2) the recently announced Yale book which I assume will be a great scholarly publication, with good quality images but definitely not an item that in a library catalog would – should, rather – be defined as “facsimile”;
3) the Ambush Printing “facsimile” which is nothing more than an average-to-low quality print-out of the Beinecke images, bound in a pleasant, hand-made leather binding not even remotely close to the Voynich manuscript original binding.
The list is long and there are several other Voynich “facsimiles-wannabes” out there but, honestly, I wouldn’t call any of them “facsimile”. They’re art books, nice and informative, but that’s it.
Raymond Clemens, curator at the Beinecke library, said Yale finally agreed to have facsimiles done to satisfy the many people who ask to consult the Voynich manuscript. In terms of educational purposes, the facsimile edition will be used outside of the library to be shown to students or anyone who might be interested, avoiding the dangerous handling of the fragile original.
In the past few days the big news has allowed public opinion to make its mind about this facsimile edition considering the Voynich facsimile edition not-so-accessible pricing.
Despite the general belief that a high quality facsimile is achievable by “downloading the images and printing them out” at home, which hopefully you will be deterred to think from now on, another question remains open: why not settle for digital images and scholarly edition, with €7,000 – €8,000 still in our pockets?
Well, if you wanted to take on the challenge of deciphering the Voynich code you may as well use the digital images; if you needed to give a look at some images of the manuscript for personal or scholarly interest you would be happy with a regular book along with the digital images available online.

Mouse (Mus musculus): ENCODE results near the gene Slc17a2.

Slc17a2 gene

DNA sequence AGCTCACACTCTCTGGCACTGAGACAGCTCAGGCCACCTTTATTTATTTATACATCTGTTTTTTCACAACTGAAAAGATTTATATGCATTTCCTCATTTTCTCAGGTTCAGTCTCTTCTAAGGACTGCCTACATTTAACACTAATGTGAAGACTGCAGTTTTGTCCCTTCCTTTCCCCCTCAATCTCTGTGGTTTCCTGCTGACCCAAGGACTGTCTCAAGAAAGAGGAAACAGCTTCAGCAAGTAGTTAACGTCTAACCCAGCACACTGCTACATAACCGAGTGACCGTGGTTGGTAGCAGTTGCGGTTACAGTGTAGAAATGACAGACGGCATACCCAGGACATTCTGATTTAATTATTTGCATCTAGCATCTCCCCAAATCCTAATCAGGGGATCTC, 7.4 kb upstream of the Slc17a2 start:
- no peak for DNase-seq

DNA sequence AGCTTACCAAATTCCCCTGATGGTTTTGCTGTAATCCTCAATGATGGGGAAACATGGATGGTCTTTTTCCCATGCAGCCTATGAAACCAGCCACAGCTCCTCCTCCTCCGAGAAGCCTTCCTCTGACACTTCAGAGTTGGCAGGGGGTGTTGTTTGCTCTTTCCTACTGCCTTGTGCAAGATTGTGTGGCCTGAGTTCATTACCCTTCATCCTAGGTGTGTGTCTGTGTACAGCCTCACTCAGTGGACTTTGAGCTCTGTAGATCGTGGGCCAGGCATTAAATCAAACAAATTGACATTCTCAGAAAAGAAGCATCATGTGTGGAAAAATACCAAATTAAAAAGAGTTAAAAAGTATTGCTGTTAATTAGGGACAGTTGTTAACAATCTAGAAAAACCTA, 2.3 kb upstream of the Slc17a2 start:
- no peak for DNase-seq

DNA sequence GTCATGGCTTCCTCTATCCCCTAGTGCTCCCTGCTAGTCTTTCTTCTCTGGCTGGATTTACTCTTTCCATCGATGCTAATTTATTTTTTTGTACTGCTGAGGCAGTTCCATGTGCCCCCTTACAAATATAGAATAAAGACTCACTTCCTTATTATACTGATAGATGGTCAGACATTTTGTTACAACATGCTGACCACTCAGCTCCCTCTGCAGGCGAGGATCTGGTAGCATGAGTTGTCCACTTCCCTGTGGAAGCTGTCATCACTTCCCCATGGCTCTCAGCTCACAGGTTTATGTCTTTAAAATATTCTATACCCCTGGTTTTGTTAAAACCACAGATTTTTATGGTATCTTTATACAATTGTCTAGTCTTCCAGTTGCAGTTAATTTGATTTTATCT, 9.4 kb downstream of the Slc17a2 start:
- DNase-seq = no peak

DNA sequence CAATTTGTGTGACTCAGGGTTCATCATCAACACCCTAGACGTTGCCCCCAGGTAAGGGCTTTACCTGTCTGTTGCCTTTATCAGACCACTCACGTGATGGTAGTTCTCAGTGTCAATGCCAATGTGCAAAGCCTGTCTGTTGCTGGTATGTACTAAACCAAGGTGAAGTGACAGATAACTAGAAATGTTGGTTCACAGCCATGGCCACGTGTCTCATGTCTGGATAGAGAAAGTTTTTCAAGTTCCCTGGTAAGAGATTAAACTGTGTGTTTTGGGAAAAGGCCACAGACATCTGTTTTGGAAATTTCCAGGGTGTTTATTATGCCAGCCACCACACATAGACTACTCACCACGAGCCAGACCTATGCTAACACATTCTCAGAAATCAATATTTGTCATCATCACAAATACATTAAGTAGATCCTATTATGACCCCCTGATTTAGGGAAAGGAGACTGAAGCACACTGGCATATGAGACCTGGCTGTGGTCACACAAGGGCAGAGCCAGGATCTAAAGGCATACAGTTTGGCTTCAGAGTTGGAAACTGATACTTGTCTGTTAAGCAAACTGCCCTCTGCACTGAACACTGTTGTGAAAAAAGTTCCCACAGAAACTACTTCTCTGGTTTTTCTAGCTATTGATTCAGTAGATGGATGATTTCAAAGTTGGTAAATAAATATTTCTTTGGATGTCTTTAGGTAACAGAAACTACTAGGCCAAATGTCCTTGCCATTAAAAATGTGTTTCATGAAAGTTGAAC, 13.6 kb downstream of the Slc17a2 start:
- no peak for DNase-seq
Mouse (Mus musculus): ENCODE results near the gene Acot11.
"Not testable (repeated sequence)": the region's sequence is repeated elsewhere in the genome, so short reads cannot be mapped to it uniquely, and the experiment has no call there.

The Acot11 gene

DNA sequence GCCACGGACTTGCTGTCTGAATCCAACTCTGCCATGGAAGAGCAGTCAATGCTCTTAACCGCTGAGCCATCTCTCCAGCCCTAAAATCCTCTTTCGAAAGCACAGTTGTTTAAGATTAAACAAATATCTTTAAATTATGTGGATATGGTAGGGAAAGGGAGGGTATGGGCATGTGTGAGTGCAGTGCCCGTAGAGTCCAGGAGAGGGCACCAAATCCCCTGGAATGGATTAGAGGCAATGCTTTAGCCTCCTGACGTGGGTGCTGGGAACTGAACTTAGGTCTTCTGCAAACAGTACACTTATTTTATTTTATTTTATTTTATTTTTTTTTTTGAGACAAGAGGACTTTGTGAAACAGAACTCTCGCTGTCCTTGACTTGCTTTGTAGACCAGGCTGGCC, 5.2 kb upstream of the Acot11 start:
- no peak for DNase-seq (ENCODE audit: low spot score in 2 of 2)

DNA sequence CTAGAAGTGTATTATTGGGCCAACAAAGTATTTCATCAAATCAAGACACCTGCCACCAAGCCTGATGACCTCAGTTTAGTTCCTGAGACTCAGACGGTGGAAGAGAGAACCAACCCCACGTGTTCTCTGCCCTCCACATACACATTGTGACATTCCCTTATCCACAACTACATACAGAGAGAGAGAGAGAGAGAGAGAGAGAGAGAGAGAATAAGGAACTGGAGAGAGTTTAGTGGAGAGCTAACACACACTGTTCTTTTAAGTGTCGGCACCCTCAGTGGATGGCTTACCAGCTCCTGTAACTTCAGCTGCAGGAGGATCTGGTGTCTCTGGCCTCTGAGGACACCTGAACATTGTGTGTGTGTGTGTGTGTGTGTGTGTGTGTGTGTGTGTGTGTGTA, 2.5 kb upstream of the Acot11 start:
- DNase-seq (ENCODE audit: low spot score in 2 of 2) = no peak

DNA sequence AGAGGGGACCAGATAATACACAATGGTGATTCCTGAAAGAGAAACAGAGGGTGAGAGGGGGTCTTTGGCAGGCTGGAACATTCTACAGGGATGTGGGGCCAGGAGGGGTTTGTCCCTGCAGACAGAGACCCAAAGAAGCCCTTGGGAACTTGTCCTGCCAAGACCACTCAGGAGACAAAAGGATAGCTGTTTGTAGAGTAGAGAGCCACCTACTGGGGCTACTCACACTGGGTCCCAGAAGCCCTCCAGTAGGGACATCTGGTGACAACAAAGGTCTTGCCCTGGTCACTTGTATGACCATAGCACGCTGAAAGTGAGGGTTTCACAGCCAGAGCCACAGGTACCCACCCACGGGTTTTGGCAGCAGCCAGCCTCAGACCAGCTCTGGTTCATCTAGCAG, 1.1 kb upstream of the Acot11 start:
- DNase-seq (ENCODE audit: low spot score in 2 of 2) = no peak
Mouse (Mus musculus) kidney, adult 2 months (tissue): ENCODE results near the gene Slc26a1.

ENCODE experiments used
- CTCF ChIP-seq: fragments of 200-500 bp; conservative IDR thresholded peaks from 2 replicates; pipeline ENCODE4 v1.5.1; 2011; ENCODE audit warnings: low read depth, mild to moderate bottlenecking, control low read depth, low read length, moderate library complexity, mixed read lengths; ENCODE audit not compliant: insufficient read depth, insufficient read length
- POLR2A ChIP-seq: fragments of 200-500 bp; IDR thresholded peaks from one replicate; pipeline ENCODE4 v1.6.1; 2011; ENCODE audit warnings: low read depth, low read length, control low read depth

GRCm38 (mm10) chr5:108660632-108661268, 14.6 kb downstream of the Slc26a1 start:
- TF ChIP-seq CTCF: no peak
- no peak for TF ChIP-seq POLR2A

However, if you wanted to experience yourself the sense and the thrill of handling the Voynich manuscript, well, the high-end facsimile would be the way to go.
In terms of educational purposes, facsimiles represent the easiest and most direct way to show meaningful samples of the history of the book to students. High quality facsimiles can give an idea of the physicality of the object “book” in its historical development and are probably the closest thing to the original.
Price of the Voynich Manuscript Facsimile: Are We Getting our Money’s Worth?
Does the first-hand experience, the expensive material, and the long making process justify the announced price? We’ll let you decide: however, considering the private collectors market, which makes the largest audience for such editions, the cost is probably decent.
From a business-oriented point of view, it would not be fair to point our finger at the publisher for applying the law of supply and demand (without which any business would basically fail), thus leading to increase of price when there’s an increase of demand. The price is probably justified also by its mainstream resonance – it’s not everyday that a facsimile edition makes it to the first page of the news!
In the world of facsimile making, we can safely claim that Siloé hit the jackpot. What makes the Voynich manuscript so extraordinary is its mystery and its defying any attempt of translation, making it so appealing to buyers. Ironically, the facsimile edition could lose its value if ever deciphered.
Ultimately, the Voynich manuscript continues to be a worldwide attraction. Almost everyone seems to recognize something in it, leading them to believe that they might be the ones to be finally cracking the code.